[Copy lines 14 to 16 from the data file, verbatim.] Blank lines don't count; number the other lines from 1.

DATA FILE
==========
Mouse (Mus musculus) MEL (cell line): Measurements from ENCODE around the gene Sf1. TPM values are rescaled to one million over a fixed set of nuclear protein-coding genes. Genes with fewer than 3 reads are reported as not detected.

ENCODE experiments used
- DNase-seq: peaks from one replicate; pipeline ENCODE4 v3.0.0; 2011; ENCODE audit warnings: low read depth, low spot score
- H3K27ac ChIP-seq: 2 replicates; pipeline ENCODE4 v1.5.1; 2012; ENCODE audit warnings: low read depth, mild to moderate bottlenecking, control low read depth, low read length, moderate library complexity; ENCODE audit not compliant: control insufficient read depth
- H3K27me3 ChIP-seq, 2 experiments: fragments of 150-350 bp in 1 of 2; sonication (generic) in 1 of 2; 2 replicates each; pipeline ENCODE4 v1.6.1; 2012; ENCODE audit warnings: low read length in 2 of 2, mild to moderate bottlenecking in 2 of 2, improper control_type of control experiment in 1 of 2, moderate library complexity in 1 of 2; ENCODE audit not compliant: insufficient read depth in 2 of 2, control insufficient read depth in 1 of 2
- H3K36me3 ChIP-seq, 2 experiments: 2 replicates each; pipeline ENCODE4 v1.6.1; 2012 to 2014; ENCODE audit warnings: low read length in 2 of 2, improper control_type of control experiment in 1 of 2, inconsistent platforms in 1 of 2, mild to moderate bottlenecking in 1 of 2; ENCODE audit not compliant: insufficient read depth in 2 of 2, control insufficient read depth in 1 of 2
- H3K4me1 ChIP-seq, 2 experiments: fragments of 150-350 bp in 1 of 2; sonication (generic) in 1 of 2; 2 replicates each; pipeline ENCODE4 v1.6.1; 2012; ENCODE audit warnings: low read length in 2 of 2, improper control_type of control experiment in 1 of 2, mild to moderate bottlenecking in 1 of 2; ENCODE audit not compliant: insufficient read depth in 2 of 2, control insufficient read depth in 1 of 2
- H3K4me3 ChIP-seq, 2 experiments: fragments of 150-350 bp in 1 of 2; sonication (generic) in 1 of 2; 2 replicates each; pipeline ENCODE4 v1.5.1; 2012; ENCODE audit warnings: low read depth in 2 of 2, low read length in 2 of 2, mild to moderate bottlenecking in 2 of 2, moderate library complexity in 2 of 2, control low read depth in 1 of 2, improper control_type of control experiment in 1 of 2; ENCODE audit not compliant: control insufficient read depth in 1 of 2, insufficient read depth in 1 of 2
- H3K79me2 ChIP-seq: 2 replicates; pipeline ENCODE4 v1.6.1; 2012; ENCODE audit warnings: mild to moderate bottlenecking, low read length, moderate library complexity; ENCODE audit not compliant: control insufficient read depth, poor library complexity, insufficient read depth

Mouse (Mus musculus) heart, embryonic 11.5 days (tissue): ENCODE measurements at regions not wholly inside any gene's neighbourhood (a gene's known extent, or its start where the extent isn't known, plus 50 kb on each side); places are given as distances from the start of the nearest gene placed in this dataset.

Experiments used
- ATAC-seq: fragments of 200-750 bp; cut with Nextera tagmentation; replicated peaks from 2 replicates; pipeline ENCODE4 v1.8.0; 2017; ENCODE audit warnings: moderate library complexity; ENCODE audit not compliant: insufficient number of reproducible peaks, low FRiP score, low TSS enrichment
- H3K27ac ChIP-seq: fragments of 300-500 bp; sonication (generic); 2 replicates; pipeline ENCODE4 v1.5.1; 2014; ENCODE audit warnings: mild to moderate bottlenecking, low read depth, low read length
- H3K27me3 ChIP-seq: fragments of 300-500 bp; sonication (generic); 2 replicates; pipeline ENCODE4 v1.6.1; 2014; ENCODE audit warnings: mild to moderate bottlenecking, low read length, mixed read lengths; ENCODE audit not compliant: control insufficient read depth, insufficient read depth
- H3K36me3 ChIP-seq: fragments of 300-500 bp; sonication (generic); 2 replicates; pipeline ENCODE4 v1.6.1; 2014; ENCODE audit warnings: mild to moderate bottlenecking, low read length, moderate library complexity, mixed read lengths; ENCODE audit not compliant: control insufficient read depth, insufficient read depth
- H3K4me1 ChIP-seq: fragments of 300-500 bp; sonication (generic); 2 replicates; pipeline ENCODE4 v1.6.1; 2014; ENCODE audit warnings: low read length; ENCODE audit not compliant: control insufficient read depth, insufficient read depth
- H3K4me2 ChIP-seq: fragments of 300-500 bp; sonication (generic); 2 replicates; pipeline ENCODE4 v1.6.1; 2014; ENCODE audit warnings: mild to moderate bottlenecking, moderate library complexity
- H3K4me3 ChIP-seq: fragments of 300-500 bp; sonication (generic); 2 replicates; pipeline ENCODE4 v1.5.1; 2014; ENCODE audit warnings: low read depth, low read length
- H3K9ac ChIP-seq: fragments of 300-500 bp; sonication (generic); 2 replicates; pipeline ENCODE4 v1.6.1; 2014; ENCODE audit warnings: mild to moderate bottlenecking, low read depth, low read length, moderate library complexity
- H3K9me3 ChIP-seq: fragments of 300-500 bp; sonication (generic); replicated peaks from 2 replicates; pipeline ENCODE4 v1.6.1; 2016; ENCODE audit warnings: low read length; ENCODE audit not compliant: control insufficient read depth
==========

- H3K27me3 ChIP-seq: fragments of 300-500 bp; sonication (generic); 2 replicates; pipeline ENCODE4 v1.6.1; 2014; ENCODE audit warnings: mild to moderate bottlenecking, low read length, mixed read lengths; ENCODE audit not compliant: control insufficient read depth, insufficient read depth
- H3K36me3 ChIP-seq: fragments of 300-500 bp; sonication (generic); 2 replicates; pipeline ENCODE4 v1.6.1; 2014; ENCODE audit warnings: mild to moderate bottlenecking, low read length, moderate library complexity, mixed read lengths; ENCODE audit not compliant: control insufficient read depth, insufficient read depth
- H3K4me1 ChIP-seq: fragments of 300-500 bp; sonication (generic); 2 replicates; pipeline ENCODE4 v1.6.1; 2014; ENCODE audit warnings: low read length; ENCODE audit not compliant: control insufficient read depth, insufficient read depth